Sensory Processing Disorder (SPD) manifests as hypersensitivity or hyposensitivity to sensory inputs. For years, it was seen as a symptom of autism. It was only in 2013, when a breakthrough study of the disorder showed that it had a biological basis that delineated it from other neurological disorders. More recent studies revealed that SPD is a disorder in itself, and that children can have SPD and not have autism, and vice versa.
What is the world of a child with SPD like?
Reaction to Sounds
Due to hypersensitivity to external stimulus, loud, high-pitched sounds, or even honking horns, vacuum cleaners or flushing toilets elicit strong responses or fear in a child with Sensory Processing Disorder. Background noises which others do not seem to notice, distract or startle a child with SPD; that is why wearing kids ear muffs is helpful.
Reaction to Touch
On the hypersensitivity side of the spectrum of behaviours, kids with this disorder fear big crowds and avoid standing close to others. They avoid hugs and cuddling even with people they know. A light touch or tap even from someone they know draws out a fearful response.
Hyposensitive reactions of kids with SPD on the other hand include an uncontrollable need to touch people or objects with certain textures even in inappropriate situations.
Preferred and feared activities
Swings and playground equipment which are great come ons for children can make a child with SPD anxious and jittery. Not comfortable with physical contact, a game of tag is not enjoyable to them. They do not like their feet to be off the ground, so climbing and falling make them overly nervous and agitated.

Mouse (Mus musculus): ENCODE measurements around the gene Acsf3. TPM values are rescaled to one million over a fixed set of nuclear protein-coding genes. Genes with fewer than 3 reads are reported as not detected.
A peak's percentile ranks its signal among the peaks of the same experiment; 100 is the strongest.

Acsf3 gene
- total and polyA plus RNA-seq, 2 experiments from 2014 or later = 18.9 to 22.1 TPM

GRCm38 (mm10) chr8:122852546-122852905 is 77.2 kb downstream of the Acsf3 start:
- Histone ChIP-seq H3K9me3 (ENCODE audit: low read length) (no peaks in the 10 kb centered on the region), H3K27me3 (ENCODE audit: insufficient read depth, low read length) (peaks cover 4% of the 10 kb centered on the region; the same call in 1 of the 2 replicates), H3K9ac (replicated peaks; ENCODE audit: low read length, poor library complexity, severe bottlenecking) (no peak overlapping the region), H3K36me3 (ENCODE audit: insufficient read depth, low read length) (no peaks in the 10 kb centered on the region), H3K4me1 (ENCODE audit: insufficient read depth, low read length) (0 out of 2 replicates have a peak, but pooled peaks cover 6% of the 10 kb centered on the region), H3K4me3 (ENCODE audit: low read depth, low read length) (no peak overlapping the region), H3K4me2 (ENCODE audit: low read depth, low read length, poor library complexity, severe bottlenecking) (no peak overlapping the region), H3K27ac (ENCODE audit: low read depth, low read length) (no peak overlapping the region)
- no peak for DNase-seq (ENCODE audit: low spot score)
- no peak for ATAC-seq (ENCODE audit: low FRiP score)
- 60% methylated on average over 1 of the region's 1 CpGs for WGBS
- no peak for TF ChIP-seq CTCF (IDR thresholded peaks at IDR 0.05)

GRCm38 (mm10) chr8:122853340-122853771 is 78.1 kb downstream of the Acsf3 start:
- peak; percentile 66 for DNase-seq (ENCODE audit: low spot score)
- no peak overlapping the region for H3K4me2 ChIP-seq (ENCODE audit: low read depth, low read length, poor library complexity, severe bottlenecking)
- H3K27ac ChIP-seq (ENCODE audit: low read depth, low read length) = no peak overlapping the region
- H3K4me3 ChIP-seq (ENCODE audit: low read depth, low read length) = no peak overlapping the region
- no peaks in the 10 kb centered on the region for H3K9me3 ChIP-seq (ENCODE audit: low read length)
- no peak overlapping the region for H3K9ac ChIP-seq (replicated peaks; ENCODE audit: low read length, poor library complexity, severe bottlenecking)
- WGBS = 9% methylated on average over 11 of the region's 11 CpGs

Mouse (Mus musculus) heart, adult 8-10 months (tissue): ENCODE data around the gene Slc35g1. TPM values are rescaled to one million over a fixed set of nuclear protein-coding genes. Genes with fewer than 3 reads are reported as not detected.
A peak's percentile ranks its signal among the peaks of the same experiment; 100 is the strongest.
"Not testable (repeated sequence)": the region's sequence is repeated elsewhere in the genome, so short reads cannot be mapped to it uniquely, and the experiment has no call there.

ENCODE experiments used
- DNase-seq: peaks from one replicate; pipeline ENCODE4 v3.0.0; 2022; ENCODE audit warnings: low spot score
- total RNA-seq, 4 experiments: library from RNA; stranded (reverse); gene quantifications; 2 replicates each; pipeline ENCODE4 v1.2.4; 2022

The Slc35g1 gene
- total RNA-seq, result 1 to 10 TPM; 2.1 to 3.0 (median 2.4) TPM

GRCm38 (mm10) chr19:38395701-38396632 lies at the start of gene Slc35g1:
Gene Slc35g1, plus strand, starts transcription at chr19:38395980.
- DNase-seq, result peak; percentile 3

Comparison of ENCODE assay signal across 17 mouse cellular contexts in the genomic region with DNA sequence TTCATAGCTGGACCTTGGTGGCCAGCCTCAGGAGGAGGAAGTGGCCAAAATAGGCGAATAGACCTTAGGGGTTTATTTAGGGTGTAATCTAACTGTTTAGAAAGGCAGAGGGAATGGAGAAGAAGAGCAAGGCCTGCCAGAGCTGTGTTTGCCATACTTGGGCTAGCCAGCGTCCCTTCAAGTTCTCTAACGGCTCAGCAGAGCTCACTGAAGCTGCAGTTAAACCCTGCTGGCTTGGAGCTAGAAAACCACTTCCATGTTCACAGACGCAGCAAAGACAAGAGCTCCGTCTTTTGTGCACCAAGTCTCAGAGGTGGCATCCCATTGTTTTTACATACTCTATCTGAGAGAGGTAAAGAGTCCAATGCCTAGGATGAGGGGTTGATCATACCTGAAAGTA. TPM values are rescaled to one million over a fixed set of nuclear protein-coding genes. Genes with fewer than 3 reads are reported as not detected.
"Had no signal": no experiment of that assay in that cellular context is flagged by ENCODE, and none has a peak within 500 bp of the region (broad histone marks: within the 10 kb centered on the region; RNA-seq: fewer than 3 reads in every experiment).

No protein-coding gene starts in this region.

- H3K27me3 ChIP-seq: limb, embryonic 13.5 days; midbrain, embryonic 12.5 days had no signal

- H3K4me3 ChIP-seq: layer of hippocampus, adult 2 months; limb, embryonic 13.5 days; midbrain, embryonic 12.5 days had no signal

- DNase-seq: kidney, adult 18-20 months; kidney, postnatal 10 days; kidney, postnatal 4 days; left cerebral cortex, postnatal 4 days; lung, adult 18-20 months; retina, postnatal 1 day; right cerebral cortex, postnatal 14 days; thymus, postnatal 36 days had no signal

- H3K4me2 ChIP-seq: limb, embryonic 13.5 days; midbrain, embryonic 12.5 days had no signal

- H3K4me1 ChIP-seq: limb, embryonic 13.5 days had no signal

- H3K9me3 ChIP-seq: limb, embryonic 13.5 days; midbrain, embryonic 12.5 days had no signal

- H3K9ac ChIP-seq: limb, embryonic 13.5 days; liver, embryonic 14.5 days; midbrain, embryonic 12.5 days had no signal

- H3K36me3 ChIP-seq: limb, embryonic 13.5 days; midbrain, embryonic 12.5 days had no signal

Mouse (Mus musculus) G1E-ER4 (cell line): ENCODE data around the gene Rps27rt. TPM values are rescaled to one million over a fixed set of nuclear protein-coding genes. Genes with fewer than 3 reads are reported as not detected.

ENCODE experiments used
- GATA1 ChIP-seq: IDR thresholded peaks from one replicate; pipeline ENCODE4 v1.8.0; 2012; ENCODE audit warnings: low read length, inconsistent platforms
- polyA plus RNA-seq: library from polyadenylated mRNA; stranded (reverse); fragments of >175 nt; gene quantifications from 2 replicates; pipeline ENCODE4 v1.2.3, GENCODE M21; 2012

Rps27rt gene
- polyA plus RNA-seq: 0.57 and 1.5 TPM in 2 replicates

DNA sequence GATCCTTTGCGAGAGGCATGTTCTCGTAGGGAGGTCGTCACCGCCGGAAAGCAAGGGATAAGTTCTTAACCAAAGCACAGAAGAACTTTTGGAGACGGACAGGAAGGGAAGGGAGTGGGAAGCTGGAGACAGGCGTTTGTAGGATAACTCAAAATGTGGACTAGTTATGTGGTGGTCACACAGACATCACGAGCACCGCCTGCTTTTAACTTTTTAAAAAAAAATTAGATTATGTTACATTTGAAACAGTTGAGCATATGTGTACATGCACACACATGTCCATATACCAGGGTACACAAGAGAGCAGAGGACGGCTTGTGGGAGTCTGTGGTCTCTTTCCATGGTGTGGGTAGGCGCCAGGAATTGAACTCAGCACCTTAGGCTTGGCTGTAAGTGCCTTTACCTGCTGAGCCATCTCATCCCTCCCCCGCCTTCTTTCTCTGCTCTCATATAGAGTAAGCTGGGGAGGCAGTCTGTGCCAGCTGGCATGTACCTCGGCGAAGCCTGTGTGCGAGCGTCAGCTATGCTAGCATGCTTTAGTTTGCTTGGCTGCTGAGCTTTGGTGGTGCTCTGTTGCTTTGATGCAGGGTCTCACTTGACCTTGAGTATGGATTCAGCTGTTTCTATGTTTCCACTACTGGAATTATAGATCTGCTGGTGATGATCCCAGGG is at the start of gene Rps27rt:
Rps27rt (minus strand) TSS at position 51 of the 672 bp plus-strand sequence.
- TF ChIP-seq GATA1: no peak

Problems with balance and fine motor skills
Kids with SPD are noted to have poor balance and have the tendency to fall often which then triggers strong reactions. Their movements seem uncoordinated and clumsy. They can be overwhelmed by their environment and “not see” things around them so they trip over furniture or bump people near them. Difficulty with fine motor skills like using pencils and crayons or buttoning their clothes is also observed in kids with SPD.
Response to Pain and other sensations
A child with SPD often has an extremely high pain threshold. Processing of feelings of pain, heat and coldness, hunger and tiredness are overwhelming and challenging. Parents of children with SPD should then be observant, sensitive and responsive and help their child correctly figure out their feelings.
Difficulty coping with transitions
Shifting from one activity to another is overwhelming for a child with SPD. Transferring rooms or houses, or moving from one classroom to another or even just changing the curtains of a room may cause meltdowns or withdrawal in the child.
Going from one place to another on a vehicle can trigger strong feelings of fear as the child with SPD is stimulated by different sights and sounds he cannot process well. Wearing kids ear muffs was observed to make the ride more bearable.
There is hope
Not all SPD cases are the same. Children with SPD experience and respond to the world around them differently. The good news is that there are different modes of treatment available, and they can be used in combination with other modes to fit the needs of the child. Seeking the service of an occupational therapist trained in handling sensory issues will be extremely helpful.